While there are some anecdotal accounts of creatine contributing to acne, the good news is that the science says otherwise. Yes, creatine has been linked to increases in DHT, a hormone that is sometimes associated with acne. But, as mentioned above, those who’ve experienced DHT increases while on creatine have still been within normal limits.
To date, there are no studies that have found a direct between creatine and acne. Acne has not been among the listed side effects for study subjects. We shouldn’t simply ignore the anecdotal accounts, but we should recall that there are more likely causes of acne, including stress, diet changes, and hormone changes.
A study that looked at creatine supplementation and the kidneys of athletes didn’t discover any adverse effects of creatine for those athletes who didn’t have any underlying kidney issues. However, researchers still recommend that people with pre-existing kidney issues avoid creatine.
Per the International Society of Sports Nutrition, creatine is generally safe and effective for adults, with minimal side effects reported. However, people with underlying kidney issues should avoid creatine. Adolescents, too, should use caution when using creatine, due to insufficient research. Adolescents should consult with a medical professional before proceeding.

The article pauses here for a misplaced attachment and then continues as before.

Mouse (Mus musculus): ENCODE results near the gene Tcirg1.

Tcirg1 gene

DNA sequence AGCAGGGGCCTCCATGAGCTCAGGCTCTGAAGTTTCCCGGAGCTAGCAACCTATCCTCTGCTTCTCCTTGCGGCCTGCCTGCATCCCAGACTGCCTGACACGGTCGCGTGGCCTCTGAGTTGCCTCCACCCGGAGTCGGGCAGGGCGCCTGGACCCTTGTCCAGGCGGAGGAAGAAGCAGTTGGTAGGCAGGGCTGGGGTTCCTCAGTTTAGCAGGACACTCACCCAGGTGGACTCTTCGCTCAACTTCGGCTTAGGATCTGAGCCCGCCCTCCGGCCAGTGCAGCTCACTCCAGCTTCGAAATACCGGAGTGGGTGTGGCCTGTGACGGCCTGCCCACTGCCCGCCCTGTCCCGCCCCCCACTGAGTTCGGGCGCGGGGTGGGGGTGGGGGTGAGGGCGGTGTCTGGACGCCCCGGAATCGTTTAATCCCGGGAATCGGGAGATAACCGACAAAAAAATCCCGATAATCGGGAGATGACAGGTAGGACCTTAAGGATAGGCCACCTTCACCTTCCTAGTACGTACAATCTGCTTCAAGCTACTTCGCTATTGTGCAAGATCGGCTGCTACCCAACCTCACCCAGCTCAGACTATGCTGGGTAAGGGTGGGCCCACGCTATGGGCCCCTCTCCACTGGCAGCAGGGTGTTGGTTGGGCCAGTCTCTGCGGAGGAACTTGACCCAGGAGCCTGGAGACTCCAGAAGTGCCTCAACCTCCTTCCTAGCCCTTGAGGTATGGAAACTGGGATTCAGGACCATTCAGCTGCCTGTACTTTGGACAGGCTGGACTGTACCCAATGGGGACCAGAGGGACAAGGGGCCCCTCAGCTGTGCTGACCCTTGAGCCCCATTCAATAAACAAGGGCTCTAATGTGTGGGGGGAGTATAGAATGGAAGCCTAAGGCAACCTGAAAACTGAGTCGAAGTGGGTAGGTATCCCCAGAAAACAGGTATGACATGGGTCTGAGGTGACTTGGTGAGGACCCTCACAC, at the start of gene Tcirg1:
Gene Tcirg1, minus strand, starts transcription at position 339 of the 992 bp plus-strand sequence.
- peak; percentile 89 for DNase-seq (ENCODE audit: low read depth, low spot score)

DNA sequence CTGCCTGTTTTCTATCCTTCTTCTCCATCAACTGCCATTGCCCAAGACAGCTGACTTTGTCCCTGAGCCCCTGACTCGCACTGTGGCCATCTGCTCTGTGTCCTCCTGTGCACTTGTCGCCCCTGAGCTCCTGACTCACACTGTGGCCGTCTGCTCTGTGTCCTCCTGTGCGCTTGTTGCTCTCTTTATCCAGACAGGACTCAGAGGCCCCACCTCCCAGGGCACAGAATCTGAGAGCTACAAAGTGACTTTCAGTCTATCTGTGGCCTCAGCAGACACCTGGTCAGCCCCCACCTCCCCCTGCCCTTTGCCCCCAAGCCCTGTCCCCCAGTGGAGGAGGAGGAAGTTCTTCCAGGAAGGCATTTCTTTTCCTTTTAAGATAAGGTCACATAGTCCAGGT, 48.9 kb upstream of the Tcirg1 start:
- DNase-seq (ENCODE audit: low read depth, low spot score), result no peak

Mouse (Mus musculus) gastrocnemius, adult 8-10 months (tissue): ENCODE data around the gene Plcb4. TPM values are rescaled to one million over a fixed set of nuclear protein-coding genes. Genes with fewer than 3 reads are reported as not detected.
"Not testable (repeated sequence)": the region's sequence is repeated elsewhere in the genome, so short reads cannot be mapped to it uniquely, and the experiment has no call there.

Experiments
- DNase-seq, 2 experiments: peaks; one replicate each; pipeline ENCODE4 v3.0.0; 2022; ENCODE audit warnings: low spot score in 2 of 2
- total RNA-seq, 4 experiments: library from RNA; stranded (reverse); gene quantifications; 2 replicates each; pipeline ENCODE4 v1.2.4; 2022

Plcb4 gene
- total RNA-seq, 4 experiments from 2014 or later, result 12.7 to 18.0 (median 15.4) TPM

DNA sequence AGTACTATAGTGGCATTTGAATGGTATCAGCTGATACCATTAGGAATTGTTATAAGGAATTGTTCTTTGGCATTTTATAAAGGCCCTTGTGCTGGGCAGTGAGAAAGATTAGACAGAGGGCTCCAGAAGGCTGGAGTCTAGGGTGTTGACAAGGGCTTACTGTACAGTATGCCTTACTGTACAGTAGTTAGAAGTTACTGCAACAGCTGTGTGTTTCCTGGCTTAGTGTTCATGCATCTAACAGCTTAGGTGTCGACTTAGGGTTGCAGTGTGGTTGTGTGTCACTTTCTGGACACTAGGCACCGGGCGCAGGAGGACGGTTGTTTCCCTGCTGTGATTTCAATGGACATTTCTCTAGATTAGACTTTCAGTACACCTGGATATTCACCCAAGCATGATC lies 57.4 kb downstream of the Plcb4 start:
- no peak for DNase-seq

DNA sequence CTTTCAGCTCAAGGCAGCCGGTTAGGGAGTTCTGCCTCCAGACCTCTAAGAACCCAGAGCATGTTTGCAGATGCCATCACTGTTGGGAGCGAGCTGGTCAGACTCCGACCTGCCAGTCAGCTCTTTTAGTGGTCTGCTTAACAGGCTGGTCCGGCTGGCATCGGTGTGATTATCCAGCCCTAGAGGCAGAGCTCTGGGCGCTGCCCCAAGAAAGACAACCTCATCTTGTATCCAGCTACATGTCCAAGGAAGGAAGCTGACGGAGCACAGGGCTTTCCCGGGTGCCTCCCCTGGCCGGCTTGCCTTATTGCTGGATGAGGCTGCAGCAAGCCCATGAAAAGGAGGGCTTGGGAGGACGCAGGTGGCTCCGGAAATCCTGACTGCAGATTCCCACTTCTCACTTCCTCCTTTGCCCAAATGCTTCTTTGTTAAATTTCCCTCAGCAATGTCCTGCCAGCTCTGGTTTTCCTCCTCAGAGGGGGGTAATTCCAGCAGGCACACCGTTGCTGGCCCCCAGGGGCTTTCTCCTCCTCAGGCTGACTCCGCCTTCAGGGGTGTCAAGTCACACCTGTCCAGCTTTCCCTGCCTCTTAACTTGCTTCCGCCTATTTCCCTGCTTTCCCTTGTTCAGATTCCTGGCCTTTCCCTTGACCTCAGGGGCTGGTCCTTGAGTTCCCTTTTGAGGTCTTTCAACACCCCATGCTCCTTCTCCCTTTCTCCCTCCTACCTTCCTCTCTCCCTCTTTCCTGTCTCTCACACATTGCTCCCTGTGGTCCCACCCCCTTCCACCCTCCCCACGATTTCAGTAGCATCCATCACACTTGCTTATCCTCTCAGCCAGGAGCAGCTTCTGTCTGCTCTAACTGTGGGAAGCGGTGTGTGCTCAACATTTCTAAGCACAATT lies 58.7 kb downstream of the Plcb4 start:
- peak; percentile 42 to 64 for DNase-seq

Some common causes of hair loss include aging, childbirth, repeated tight hairstyles, frequent chemical treatments, and genetics. Studies have found that two major causes of hair loss are depleted iron stores and insufficient intake of the essential amino acid L-lysine.
If you find that you’re inexplicably losing large amounts of hair, you should consider talking to a medical professional. They’ll be able to do additional blood work and help you figure out the underlying cause.
Creatine is a safe and effective supplement for boosting athletic performance. While some have raised potential health concerns related to creatine supplementation, the available research suggests that creatine is very safe. Claims that creatine contributes to hair loss have not been borne out by the research. If you’re thinking about taking a creatine supplement, the prospect of losing hair doesn’t have to be one of your concerns.